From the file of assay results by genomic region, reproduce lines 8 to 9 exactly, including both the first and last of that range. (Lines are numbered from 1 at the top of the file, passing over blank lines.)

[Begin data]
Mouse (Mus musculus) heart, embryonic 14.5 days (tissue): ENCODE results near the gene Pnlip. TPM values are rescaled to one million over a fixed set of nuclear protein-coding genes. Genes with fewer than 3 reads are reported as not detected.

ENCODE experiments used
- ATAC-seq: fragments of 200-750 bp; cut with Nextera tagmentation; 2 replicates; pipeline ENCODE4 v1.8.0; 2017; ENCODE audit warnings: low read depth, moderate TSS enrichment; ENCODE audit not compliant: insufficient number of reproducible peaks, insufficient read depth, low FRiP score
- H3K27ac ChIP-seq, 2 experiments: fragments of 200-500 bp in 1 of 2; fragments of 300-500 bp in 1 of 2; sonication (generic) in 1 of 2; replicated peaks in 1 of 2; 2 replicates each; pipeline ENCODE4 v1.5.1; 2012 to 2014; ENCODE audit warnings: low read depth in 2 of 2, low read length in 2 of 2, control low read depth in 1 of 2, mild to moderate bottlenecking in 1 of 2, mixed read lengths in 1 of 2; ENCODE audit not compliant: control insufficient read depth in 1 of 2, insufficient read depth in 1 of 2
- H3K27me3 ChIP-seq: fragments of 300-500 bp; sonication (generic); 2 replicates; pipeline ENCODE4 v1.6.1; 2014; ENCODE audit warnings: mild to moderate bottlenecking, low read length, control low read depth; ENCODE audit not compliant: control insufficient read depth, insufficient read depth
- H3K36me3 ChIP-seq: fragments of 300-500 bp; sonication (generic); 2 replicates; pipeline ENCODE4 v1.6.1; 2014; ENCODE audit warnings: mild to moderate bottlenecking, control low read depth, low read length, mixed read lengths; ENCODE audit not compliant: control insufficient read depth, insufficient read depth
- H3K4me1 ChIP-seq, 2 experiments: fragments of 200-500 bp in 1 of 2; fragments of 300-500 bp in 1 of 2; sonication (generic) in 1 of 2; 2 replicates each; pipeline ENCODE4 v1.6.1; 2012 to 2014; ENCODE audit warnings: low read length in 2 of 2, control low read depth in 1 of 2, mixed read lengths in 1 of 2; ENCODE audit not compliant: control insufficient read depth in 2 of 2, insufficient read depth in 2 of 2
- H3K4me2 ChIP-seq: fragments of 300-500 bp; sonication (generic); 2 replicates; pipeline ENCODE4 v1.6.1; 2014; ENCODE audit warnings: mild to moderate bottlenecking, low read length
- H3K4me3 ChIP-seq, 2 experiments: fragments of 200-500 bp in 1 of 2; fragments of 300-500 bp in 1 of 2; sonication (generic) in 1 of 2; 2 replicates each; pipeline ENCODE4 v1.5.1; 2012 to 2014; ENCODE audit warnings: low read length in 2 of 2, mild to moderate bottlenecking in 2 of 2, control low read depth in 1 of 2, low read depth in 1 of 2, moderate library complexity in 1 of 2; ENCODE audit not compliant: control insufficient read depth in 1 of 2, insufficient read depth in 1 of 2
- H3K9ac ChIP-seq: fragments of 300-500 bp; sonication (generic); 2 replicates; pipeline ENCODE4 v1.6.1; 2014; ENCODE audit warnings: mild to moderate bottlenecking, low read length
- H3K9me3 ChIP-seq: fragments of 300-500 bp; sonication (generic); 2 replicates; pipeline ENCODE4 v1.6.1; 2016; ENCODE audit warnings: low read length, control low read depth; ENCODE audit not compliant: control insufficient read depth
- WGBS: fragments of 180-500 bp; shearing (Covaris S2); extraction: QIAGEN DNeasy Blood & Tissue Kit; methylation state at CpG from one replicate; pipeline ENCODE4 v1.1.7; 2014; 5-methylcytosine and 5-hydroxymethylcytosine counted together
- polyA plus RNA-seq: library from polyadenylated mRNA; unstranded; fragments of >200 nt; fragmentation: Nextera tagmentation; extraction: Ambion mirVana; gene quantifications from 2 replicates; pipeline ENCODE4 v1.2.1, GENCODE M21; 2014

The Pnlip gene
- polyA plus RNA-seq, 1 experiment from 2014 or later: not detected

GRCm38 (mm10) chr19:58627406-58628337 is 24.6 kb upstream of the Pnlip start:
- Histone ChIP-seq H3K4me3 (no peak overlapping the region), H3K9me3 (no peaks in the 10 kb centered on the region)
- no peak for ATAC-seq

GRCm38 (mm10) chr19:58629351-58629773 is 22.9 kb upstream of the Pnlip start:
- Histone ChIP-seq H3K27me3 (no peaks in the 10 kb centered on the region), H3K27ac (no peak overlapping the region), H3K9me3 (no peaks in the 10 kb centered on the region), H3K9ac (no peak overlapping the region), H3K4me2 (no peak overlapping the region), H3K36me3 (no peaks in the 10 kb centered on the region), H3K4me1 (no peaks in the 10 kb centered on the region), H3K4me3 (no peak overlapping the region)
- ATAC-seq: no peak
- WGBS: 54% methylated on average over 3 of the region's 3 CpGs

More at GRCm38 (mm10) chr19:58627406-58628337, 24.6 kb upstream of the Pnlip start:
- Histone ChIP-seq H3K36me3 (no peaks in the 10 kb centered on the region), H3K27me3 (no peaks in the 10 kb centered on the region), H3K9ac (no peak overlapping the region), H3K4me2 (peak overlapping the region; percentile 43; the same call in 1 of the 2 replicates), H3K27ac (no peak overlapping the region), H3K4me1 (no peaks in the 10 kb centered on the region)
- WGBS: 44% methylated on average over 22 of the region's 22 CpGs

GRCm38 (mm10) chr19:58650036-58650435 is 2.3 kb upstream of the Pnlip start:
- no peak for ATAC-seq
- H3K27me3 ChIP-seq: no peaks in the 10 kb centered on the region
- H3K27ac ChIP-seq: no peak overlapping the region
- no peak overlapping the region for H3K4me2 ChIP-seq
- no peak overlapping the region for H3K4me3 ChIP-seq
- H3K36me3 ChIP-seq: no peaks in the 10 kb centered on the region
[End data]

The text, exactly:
- H3K4me2 ChIP-seq: fragments of 300-500 bp; sonication (generic); 2 replicates; pipeline ENCODE4 v1.6.1; 2014; ENCODE audit warnings: mild to moderate bottlenecking, low read length
- H3K4me3 ChIP-seq, 2 experiments: fragments of 200-500 bp in 1 of 2; fragments of 300-500 bp in 1 of 2; sonication (generic) in 1 of 2; 2 replicates each; pipeline ENCODE4 v1.5.1; 2012 to 2014; ENCODE audit warnings: low read length in 2 of 2, mild to moderate bottlenecking in 2 of 2, control low read depth in 1 of 2, low read depth in 1 of 2, moderate library complexity in 1 of 2; ENCODE audit not compliant: control insufficient read depth in 1 of 2, insufficient read depth in 1 of 2